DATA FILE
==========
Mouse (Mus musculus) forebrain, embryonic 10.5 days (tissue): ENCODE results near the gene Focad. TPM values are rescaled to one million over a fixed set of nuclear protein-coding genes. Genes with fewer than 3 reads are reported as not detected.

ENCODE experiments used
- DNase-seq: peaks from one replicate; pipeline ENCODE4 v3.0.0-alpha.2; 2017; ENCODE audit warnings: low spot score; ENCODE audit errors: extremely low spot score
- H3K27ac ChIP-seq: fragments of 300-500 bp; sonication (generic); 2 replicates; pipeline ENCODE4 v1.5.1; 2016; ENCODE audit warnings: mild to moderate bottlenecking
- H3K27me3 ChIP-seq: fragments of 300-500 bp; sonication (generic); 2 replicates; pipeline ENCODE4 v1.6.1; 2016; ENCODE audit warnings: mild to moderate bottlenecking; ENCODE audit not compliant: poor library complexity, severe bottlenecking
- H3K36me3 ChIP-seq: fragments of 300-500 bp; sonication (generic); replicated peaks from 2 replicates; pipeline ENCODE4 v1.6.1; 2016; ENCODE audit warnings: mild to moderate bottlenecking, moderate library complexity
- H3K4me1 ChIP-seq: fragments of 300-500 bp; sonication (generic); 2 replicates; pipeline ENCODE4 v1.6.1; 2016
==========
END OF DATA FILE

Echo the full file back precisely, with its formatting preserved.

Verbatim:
Mouse (Mus musculus) forebrain, embryonic 10.5 days (tissue): ENCODE results near the gene Focad. TPM values are rescaled to one million over a fixed set of nuclear protein-coding genes. Genes with fewer than 3 reads are reported as not detected.

ENCODE experiments used
- DNase-seq: peaks from one replicate; pipeline ENCODE4 v3.0.0-alpha.2; 2017; ENCODE audit warnings: low spot score; ENCODE audit errors: extremely low spot score
- H3K27ac ChIP-seq: fragments of 300-500 bp; sonication (generic); 2 replicates; pipeline ENCODE4 v1.5.1; 2016; ENCODE audit warnings: mild to moderate bottlenecking
- H3K27me3 ChIP-seq: fragments of 300-500 bp; sonication (generic); 2 replicates; pipeline ENCODE4 v1.6.1; 2016; ENCODE audit warnings: mild to moderate bottlenecking; ENCODE audit not compliant: poor library complexity, severe bottlenecking
- H3K36me3 ChIP-seq: fragments of 300-500 bp; sonication (generic); replicated peaks from 2 replicates; pipeline ENCODE4 v1.6.1; 2016; ENCODE audit warnings: mild to moderate bottlenecking, moderate library complexity
- H3K4me1 ChIP-seq: fragments of 300-500 bp; sonication (generic); 2 replicates; pipeline ENCODE4 v1.6.1; 2016